Automakers do big business marketing their brands with products that relate to their rides. Look at almost any dealership’s service centre and its shelves are lined with model cars, pens, clothing, books, keychains and other personal accoutrements.

It’s not a new phenomenon, but increasingly car companies are also building bicycles.

As a mode of personal transport, you can’t get much greener than a bike which is, of course, a message the car makers love to push these days, but that’s not solely why they’re making pedal-powered creations a more common part of the product mix.

Still somewhat exclusive, the bikes serve as rolling platforms for product awareness, brand extension and a way of showing off engineering prowess. Along with the eco-message, the marketing guys would say it’s “win-win-win.”

Car company bikes on offer today run the range from serious racing designs to folding models that take up little space in the trunk or back seat.

Interesting stuff to be sure, but the car companies are also prepping bikes that will promote their Electric Vehicle technology. Think of it as a way of easing people into this new automotive era.

Here’s a primer on what’s here now and what’s coming:

BMW’s purely pedal powered machines aren’t posers, which isn’t something other automakers can claim (see the low-end bikes slapped with Jeep badges, for example). The M Bike Carbon Racer, at just 7.4 kg (16 pounds), is all about state-of-the-art technology with unique design. It wouldn’t be out of place on the Tour de France. The matte anthracite carbon-fibre frame aside, the M also gets top-drawer Shimano brand Ultegra components, featherweight rims and a badge right from the the automaker’s performance division for a truly unique appearance.

The M Bike is a special limited edition available through all BMW dealers and online for US$1,499 at That said, there are other Bimmer bikes on sale in Canada too, at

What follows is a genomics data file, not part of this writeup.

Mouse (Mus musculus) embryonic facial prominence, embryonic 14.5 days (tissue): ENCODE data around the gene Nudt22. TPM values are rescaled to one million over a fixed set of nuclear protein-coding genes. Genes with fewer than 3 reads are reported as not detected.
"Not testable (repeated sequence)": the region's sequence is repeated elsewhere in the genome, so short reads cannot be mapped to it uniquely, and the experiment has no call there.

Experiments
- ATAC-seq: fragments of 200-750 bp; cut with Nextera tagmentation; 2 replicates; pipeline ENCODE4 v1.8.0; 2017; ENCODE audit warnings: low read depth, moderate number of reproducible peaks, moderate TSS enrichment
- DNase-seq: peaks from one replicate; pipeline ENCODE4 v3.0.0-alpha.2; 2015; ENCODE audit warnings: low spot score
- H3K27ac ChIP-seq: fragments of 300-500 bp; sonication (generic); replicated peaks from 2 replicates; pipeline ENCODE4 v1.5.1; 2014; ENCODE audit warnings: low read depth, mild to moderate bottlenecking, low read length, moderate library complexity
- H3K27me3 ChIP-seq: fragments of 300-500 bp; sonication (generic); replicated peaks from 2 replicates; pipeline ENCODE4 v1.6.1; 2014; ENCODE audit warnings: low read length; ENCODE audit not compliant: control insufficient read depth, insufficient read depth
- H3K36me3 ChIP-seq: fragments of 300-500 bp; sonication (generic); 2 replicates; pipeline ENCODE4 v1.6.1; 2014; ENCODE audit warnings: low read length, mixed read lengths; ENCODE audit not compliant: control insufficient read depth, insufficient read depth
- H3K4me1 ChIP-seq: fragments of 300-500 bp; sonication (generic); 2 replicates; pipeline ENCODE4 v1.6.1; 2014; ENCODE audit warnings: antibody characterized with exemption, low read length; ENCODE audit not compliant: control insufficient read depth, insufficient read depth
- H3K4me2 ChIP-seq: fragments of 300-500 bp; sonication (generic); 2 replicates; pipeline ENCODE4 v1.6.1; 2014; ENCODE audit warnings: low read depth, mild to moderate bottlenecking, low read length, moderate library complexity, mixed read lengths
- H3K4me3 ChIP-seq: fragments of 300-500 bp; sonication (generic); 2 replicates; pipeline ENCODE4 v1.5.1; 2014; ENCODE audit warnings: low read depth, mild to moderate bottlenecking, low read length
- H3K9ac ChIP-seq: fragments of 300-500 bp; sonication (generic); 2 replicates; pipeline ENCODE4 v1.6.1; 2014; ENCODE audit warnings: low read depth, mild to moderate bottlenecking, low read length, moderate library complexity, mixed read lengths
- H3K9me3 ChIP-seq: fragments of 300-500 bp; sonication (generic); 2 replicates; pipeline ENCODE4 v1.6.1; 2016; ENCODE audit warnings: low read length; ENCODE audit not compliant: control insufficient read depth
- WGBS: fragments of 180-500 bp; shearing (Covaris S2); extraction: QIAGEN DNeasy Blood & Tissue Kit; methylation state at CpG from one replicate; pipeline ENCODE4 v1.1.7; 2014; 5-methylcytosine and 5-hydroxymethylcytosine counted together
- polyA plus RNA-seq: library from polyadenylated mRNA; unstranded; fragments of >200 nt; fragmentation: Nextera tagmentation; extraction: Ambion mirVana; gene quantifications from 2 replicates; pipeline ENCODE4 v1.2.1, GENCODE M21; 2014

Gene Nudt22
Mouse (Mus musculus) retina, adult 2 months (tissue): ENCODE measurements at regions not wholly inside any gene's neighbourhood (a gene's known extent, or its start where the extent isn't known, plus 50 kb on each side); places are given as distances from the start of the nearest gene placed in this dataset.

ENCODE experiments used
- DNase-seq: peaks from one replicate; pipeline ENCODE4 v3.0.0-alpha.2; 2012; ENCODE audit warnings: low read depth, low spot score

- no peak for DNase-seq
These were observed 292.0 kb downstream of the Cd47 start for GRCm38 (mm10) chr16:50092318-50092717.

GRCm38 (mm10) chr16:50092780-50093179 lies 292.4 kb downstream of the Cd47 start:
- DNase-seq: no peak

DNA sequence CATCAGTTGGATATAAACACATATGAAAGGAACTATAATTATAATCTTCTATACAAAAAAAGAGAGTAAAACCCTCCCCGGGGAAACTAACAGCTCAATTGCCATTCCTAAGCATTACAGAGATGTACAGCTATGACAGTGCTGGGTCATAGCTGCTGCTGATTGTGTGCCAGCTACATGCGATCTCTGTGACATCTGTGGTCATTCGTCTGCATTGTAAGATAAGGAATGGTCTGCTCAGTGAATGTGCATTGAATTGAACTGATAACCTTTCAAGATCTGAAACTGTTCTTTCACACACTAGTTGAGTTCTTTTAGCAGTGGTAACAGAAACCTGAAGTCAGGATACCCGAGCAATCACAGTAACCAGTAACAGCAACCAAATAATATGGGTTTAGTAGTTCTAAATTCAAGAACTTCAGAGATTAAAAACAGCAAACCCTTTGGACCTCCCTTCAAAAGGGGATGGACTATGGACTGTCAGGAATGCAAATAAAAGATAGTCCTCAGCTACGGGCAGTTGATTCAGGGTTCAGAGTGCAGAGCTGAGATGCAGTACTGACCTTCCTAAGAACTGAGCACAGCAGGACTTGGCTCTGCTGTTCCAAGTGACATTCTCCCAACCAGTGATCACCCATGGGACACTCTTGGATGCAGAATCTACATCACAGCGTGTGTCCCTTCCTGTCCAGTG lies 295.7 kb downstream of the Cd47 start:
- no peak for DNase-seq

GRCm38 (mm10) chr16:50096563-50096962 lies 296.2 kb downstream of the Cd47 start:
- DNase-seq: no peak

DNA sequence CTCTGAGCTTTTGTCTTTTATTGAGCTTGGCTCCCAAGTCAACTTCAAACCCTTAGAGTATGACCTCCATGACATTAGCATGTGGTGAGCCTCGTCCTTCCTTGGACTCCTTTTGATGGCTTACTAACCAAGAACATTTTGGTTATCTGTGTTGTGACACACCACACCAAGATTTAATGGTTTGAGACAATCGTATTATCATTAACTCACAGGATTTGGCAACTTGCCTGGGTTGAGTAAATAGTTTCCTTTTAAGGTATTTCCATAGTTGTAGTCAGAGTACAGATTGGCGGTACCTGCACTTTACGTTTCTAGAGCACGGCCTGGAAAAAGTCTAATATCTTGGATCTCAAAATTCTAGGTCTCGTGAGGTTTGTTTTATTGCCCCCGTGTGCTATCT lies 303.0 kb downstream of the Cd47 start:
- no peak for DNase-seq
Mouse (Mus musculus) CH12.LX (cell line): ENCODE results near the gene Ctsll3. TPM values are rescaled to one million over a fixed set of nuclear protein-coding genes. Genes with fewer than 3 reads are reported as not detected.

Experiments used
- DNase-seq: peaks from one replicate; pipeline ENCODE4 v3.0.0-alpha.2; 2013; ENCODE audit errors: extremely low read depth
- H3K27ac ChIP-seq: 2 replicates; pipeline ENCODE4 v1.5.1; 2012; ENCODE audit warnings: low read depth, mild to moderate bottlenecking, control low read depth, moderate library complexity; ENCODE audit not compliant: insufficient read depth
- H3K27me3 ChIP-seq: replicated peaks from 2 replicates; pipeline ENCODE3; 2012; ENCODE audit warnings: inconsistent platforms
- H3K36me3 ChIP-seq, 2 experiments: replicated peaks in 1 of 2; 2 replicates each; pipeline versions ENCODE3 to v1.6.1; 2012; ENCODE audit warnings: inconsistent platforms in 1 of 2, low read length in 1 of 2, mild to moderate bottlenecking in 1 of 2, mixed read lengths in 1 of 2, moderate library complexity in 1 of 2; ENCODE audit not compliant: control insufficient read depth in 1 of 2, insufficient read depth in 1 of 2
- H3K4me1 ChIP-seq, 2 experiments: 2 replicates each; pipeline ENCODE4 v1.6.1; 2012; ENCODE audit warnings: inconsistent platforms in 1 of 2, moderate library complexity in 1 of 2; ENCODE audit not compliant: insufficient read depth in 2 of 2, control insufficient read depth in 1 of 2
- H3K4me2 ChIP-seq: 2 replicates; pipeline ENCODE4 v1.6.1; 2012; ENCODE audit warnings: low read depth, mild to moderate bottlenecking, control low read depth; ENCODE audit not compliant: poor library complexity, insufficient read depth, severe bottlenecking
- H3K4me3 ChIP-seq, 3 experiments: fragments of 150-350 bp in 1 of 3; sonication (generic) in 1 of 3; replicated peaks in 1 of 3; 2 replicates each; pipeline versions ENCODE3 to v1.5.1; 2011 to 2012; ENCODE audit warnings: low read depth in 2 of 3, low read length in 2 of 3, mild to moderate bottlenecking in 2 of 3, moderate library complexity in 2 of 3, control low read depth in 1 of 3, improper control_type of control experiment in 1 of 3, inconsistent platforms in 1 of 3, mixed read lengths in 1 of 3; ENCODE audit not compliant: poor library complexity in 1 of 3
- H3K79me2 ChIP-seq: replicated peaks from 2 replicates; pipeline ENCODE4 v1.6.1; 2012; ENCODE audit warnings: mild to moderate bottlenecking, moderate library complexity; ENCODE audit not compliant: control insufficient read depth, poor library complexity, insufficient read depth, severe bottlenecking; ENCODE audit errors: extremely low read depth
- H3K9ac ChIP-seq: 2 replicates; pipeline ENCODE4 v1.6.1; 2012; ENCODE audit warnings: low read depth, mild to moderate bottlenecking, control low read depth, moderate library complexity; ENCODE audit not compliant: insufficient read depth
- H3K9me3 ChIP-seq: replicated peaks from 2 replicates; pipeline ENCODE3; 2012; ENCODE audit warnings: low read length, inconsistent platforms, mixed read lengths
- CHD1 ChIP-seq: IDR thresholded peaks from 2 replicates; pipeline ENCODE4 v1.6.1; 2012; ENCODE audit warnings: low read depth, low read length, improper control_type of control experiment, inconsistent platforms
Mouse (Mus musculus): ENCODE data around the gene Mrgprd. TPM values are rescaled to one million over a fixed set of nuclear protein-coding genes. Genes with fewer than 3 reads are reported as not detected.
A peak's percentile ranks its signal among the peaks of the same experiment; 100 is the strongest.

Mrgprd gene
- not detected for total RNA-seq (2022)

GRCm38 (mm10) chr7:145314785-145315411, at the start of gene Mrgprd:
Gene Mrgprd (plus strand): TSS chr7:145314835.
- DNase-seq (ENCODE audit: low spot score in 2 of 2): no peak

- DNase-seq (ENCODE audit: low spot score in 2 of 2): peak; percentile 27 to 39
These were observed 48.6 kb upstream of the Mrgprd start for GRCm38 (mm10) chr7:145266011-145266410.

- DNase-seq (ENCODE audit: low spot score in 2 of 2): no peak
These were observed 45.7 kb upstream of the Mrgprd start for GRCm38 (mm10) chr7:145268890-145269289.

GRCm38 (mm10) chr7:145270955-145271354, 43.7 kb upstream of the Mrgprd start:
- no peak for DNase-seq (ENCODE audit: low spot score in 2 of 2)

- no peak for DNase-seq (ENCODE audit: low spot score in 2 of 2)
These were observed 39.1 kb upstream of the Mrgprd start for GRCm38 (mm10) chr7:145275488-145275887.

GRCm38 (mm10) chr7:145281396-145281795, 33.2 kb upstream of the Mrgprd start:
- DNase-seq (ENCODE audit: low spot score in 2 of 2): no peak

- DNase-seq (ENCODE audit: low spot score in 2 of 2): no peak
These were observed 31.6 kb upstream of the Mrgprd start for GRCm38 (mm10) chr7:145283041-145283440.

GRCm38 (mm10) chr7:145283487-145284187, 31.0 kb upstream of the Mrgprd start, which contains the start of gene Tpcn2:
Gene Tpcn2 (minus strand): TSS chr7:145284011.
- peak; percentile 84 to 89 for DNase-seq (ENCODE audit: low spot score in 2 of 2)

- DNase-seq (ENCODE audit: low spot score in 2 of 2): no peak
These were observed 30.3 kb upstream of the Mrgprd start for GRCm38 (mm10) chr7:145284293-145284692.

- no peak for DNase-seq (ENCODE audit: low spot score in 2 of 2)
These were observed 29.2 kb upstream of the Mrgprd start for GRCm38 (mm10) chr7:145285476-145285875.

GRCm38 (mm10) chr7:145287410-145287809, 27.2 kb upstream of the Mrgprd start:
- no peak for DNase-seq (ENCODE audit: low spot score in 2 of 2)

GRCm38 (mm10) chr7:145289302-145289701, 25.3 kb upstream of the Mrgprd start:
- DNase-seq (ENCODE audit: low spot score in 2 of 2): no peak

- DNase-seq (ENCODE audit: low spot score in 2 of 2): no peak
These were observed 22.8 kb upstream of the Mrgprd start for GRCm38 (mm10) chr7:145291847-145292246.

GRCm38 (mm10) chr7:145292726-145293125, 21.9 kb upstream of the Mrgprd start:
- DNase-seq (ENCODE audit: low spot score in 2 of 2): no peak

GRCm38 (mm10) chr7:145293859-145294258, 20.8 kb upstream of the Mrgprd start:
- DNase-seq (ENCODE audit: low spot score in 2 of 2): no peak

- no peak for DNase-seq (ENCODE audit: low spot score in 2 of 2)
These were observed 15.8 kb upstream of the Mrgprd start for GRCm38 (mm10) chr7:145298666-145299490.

Mercedes-Benz offers a wide range of bikes – “the proverbial something for everyone,” says spokesman Arden Nerling – including a racing bike to compete with the BMW and kid-size conveyances.

Perhaps most unique though, is the collapsible model, which at about $3,000, and without the use of tools, folds in seconds to 78 × 78 × 28 centimetres, and fits into its own protective transport bag.

Made of aluminum, it’s lightweight and strong and features a full-suspension frame. Its leather saddle incorporates an innovative design for pressure-free seat comfort. More information can be found on the Mercedes-Benz corporate website: or via the Mercedes-Benz Collection rep at your local dealer.

Going forward…

Mercedes-Benz is working on a Smart-branded hybrid/electric bicycle that will give cyclists a boost via on-board motors powered by rechargeable batteries.

Mercedes’ Smart division announced last year a highly sophisticated pedal-powered prototype bicycle with electric assist, named Ebike, that employs regenerative braking technology and smartphone integration.

When the Ebike reaches 24 km/h, the hub motor automatically cuts out and the 22 kg (48.5 lbs.) bicycle is driven by legwork only.

The 250-watt direct current wheel hub motor activates as soon as the rider starts to pedal and provides four levels of electric support controlled by a button on the handlebar. Depending on the support level chosen and the legwork by the rider, Smart claims an effective range of between 30 and 90 kilometres per charge.

There’s even a Global Positioning System (GPS) tracking function to help users locate a parked Ebike. As an anti-theft measure, removing the smartphone locks the drive. For more information, search “smart ebike” on Facebook.

Coming soon from Porsche is its recently-announced Hybrid RS mountain bike. After the Cayenne S Hybrid, the 911 GT3 R Hybrid racecar and the concept 918 Spyder supercar, the Hybrid RS bicycle is being billed as the fourth concept from Porsche in a year to demonstrate new drive technology. Weighing less than 16 kg (36 lbs.), it achieves a range of more than 48-plus kilometres per charge.

Oddly also called the ‘Premium Fully’ bike, it has a lightweight carbon-fibre frame and high-quality components including disc brakes, a leading-edge transmission system and iPhone-integration with Web-assisted navigation.

As soon as the rider steps on the pedals, they get helped along by additional torque from the drive motor in the rear wheel, energy for which is supplied by a compact pack of rechargeable lithium batteries attached to the main tube of the frame in the design of a drinking bottle.

Porsche plans to make the Hybrid RS commercially available through its dealerships, but hasn’t yet set a date. No price has been announced, but you can bet it won’t be cheap.

Lexus displayed its striking Hybrid Bicycle Concept last year in Tokyo. Drawing on the Lexus brand’s L-Finesse design philosophy, it offers an eight-speed transmission and carbon-fibre construction. There are no plans for the Hybrid Bicycle to become a production model, yet.

Either way, for car guys and gals, pedal power has never been more inviting; and for some car companies, it’s never made more sense. Of course, if all this isn’t enough for you, there are new scooters coming from the automakers too. But that’s another story…